A formal sworn statement used by the Affiant, whose identity was stolen, to explain the situation to creditors, financial institutions, judges, law enforcement, is called an Affidavit of Identity Theft.
A formal sworn statement used by the Affiant, whose identity was stolen, to explain the situation to creditors, financial institutions, judges, law enforcement, is called an Affidavit of Identity Theft. This document can help to stop unauthorized accounts from being opened, challenge fraudulent charges on existing accounts, and assist law enforcement in tracking down the person responsible for the theft.
When a person's identity has been stolen and used by the thief for tax fraud, the Reporter can also send a Notification of Fraudulent Tax Filing to the IRS so they can handle any fallout or tax consequences.
You fill out a form. The document is created before your eyes as you respond to the questions.
At the end, you receive it in Word and PDF formats. You can modify it and reuse it.
The Affidavit is composed of five major sections:
1. Victim Information: This section holds the victim's identifying information, such as their name, date of birth, social security number, and address.
2. Description of Identity Theft: This section covers the details about how the theft happened, whether the Affiant received any benefits as a result of the theft, and any information the Affiant may have about the person they believe to be responsible for the theft.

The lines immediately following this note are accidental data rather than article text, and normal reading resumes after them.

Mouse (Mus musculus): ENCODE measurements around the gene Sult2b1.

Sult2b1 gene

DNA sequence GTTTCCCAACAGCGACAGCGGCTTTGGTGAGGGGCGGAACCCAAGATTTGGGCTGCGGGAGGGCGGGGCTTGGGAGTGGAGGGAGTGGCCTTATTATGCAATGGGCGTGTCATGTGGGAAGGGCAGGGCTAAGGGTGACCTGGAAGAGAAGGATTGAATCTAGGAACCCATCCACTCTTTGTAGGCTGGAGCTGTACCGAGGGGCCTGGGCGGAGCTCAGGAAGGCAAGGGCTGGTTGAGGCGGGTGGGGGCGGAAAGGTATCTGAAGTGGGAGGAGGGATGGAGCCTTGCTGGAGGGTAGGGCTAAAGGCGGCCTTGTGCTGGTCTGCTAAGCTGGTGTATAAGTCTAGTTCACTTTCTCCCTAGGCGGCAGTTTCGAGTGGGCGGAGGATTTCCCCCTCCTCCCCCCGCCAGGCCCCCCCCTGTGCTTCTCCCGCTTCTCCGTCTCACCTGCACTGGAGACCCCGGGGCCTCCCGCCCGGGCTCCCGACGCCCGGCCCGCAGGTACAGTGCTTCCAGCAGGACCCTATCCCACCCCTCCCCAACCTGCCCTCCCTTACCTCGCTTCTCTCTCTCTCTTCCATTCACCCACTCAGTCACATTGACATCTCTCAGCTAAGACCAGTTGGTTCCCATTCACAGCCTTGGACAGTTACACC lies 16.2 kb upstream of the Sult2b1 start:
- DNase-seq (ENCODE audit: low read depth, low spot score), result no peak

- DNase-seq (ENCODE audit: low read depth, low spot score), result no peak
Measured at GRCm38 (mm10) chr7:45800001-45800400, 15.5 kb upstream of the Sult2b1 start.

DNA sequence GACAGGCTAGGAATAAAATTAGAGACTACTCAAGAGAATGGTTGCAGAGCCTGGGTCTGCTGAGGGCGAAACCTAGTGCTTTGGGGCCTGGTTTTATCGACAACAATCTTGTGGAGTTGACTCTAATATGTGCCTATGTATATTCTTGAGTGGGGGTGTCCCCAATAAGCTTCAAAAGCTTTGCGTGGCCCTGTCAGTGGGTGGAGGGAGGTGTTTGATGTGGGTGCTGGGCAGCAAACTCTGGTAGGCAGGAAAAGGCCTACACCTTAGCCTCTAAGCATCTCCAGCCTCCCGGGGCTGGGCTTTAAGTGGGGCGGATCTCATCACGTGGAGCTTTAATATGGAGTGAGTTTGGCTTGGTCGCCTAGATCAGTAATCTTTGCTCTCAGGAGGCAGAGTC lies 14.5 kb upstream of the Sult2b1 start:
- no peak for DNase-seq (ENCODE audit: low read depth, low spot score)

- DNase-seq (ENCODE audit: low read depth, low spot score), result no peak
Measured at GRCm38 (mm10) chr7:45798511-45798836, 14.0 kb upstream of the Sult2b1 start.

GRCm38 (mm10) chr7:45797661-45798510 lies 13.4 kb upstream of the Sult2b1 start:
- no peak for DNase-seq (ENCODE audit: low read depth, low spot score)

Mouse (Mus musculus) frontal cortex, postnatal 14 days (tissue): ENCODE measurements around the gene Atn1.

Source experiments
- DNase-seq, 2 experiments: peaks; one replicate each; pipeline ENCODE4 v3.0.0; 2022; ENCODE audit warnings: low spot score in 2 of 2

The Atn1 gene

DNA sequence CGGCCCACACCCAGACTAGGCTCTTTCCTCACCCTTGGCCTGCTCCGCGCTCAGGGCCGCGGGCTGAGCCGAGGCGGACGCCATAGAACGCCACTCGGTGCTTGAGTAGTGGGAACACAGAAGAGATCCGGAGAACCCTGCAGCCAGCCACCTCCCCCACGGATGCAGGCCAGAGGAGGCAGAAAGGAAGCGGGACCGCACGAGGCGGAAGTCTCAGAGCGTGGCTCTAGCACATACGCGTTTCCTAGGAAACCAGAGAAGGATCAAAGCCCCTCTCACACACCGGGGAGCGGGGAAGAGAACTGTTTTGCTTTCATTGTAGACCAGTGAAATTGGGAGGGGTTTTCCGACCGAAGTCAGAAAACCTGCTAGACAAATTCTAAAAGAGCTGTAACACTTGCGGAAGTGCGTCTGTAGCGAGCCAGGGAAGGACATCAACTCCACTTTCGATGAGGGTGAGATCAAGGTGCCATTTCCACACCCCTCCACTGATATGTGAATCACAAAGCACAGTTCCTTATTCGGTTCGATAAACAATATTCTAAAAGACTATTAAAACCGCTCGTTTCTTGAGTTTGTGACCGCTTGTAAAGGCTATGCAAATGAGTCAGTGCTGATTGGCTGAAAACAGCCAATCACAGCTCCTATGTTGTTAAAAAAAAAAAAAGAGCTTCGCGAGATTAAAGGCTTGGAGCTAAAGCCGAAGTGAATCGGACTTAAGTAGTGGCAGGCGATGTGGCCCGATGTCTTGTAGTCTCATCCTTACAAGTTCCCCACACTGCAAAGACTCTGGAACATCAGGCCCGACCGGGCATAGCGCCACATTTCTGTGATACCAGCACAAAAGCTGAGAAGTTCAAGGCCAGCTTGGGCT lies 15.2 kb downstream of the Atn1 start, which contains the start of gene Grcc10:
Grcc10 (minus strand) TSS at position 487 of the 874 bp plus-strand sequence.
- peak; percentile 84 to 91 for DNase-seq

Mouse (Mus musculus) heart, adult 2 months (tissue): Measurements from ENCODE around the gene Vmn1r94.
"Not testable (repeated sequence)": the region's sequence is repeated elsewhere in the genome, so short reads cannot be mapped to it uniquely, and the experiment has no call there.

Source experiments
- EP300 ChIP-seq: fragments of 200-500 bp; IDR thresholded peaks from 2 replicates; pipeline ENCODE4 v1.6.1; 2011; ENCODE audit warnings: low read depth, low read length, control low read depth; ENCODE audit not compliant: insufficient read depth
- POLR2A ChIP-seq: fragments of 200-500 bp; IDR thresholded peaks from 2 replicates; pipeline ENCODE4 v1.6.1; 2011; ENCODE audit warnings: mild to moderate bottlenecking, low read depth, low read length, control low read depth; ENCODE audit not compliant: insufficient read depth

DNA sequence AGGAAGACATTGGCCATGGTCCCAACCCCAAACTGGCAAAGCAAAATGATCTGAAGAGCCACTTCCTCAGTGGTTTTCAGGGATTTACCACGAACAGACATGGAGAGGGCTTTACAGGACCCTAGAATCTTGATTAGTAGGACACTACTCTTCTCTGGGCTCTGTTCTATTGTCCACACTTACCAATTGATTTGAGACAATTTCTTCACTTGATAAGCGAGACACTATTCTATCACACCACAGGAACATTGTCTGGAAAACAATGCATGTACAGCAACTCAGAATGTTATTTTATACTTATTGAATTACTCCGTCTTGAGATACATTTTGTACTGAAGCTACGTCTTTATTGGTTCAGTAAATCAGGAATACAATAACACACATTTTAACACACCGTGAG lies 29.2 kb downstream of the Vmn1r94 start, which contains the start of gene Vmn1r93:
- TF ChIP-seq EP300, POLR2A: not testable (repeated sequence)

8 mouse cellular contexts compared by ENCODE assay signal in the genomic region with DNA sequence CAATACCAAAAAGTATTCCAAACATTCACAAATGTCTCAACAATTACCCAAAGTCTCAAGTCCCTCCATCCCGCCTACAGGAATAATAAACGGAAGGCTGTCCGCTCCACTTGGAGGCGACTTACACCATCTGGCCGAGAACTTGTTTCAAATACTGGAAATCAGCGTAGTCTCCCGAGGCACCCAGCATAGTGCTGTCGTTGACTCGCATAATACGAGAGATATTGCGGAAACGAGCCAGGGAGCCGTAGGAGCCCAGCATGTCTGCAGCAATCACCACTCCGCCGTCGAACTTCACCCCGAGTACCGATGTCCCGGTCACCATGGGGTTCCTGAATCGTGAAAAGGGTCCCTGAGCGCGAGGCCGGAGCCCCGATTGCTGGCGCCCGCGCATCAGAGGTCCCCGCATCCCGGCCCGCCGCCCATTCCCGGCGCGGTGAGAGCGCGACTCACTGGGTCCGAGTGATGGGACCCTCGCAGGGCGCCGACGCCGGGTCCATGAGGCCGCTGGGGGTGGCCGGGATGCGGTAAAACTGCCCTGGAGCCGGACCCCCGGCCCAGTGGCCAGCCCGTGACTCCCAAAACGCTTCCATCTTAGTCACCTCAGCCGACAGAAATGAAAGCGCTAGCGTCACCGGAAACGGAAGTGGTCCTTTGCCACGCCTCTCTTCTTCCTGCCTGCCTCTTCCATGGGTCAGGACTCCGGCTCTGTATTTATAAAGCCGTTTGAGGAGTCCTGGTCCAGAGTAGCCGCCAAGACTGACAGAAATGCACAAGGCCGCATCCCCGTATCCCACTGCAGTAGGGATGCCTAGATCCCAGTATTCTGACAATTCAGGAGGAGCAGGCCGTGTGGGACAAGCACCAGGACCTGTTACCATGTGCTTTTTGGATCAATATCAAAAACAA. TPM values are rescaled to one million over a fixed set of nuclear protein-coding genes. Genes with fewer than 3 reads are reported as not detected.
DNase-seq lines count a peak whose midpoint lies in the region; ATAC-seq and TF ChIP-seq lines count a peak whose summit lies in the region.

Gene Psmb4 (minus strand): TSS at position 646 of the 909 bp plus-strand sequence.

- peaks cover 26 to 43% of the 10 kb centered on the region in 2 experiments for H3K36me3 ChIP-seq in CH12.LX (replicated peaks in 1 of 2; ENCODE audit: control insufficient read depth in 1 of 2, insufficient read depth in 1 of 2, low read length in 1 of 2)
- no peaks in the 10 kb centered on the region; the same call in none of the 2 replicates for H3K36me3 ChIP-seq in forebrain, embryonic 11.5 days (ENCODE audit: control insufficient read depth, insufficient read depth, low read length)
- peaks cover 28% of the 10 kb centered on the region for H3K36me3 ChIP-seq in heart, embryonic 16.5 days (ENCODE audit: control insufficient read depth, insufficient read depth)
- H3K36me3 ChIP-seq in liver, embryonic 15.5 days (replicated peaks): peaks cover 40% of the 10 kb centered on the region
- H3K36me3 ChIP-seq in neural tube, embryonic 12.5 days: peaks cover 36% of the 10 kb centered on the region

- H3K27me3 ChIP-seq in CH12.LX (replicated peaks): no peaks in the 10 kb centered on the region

3. Law Enforcement Actions: This section explains what the Affiant is willing to do to assist in an investigation of the theft by law enforcement as well as outlining the law enforcement actions that have already taken place regarding the theft.
4. Supporting Documentation: This section outlines any documents that the Affiant will include with the Affidavit that will prove the theft took place.
5. Signature and Notarization Page: This section is where the Affiant signs the document and has it notarized by a Notary Public who signs and stamps the document, attesting that they witnessed the signature.
A completed document should be signed, notarized, and given to creditors, judges, and law enforcement.
No laws are outlining what must be put into an Affidavit of Identity Theft. There are, however, some generally accepted practices for creating such documents, including making sure the information is robust enough to be persuasive to an authority that the Affiant has accurate knowledge about the theft and that what they are saying is true.